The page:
By Noah Banning
“Can I ask everyone a favor?”
This question changed my view of how technology has altered the music industry.
The digital age has definitely expanded our ability to explore new music. Pandora, Spotify, Last.fm, Grooveshark and other online music services provide easy access to new and exciting tunes once only found only in the underground scenes of cities around the world. Meanwhile, YouTube has emerged as the go-to site for artists to share music videos and consumers to post footage from their favorite bands’ concerts.
Back to the question: “Can I ask everyone a favor?” said City and Colour frontman Dallas Green earlier this year at Seattle’s Neptune Theater (as I stood in the crowd with my iPhone raised ready to capture the band’s next song on video to post on my Facebook account for all my friends to see.) “Can everyone put the phones and the cameras down for just this one song?”
It took awhile for me to comprehend what Green was asking. It wasn’t until I looked away from my phone that I realized there were at least 20 people in my general vicinity who had the same idea. I had been so concerned with documenting my experience that I completely forgot to stop and enjoy the show myself.
Fast forward to my latest concert experience. Explosions in the Sky played The Moore Theater in April and I was excited to see the Texas band and their instrumental genius. Their mix of up-tempo guitars and crashing percussion fits together so perfectly that you quickly forget about the absence of lyrics. I saw the group at last summer’s Capitol Hill Block Party and couldn’t wait for a second dose.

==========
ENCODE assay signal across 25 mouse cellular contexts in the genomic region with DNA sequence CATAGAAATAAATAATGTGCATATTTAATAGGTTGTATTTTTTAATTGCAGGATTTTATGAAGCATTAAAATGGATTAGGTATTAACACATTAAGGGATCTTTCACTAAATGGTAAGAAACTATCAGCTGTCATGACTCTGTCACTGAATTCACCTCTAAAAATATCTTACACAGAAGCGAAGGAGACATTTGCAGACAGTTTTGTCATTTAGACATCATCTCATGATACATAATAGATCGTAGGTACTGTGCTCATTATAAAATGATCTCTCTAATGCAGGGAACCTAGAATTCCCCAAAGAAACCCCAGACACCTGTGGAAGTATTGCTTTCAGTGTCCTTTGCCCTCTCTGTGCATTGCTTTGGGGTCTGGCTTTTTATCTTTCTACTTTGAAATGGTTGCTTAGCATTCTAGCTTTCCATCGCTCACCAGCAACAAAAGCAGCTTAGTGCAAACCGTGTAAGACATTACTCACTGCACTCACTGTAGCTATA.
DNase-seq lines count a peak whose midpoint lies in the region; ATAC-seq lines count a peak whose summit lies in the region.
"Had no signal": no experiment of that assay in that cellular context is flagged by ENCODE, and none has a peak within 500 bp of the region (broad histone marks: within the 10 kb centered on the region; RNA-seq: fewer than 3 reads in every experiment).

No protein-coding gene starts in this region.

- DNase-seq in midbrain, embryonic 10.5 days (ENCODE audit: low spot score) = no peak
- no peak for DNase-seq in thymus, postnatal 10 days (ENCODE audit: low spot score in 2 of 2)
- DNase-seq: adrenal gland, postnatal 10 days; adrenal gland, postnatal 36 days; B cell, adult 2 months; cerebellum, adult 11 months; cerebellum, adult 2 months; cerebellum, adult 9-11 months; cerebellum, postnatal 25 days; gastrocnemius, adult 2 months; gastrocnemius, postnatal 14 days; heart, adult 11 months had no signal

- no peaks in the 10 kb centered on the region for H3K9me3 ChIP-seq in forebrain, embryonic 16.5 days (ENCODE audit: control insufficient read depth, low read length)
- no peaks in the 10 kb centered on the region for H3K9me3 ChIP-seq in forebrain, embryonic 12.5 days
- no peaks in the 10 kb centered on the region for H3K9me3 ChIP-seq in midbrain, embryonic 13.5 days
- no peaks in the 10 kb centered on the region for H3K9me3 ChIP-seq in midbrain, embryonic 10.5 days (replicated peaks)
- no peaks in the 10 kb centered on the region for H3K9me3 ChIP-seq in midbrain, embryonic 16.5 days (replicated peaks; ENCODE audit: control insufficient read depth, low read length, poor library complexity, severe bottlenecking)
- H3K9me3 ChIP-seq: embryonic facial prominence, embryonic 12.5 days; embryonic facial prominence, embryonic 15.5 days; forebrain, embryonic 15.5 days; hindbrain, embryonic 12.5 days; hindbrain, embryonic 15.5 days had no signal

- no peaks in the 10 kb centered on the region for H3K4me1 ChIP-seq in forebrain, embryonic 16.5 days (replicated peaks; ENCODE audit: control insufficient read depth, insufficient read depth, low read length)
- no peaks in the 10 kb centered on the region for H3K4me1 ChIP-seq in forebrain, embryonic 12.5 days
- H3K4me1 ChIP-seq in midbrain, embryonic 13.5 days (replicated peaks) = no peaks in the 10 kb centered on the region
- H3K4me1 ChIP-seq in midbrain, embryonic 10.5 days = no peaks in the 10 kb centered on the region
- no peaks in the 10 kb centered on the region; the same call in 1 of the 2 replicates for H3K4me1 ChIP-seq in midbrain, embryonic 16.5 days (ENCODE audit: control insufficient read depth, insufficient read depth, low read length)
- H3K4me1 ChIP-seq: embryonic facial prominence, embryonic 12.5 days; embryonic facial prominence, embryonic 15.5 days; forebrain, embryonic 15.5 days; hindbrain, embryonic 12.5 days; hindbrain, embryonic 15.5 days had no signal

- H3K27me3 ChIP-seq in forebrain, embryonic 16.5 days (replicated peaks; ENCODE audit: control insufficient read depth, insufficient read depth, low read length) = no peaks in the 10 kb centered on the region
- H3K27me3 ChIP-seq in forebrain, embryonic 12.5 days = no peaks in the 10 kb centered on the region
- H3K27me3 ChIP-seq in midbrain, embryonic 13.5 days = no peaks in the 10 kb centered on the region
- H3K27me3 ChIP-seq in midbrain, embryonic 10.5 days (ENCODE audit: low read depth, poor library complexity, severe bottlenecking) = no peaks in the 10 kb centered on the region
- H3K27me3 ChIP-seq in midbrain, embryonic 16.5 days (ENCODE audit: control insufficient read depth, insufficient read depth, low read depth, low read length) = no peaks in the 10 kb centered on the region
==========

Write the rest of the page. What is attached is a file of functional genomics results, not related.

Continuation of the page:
The show started well, but I quickly became distracted by the number of screens I saw lifted in the air in an attempt to capture footage. “Why have people paid good money to watch an amazing show through the tiny screen on their mobile phone?” I wondered. It used to be that fans would clamor to the front of the venue for a chance to catch a closer look at the band, not because the digital zoom on their camera phone wasn’t the greatest.
My guess is none of the photos or videos taken are going to be used for a concert review or on the band’s upcoming live concert video, either. Videos taken from phones have gotten better, but you still can’t escape the distorted guitars, the loud pops from the drums and the lack of ample lighting.
So why do we do this? Have our memories become so weak that we need the aid of a recording device to relive these concerts? Is the need to share our experience so great that we don’t mind removing ourselves from the moment as it happens?
As we approach summer concert season I’d like to ask all of you the same favor Dallas asked earlier this year: put the phones and the cameras down and enjoy the show. Experience the connection you have with the band through your own eyes, not the screen of your phone. It’s the way concerts were meant to be experienced.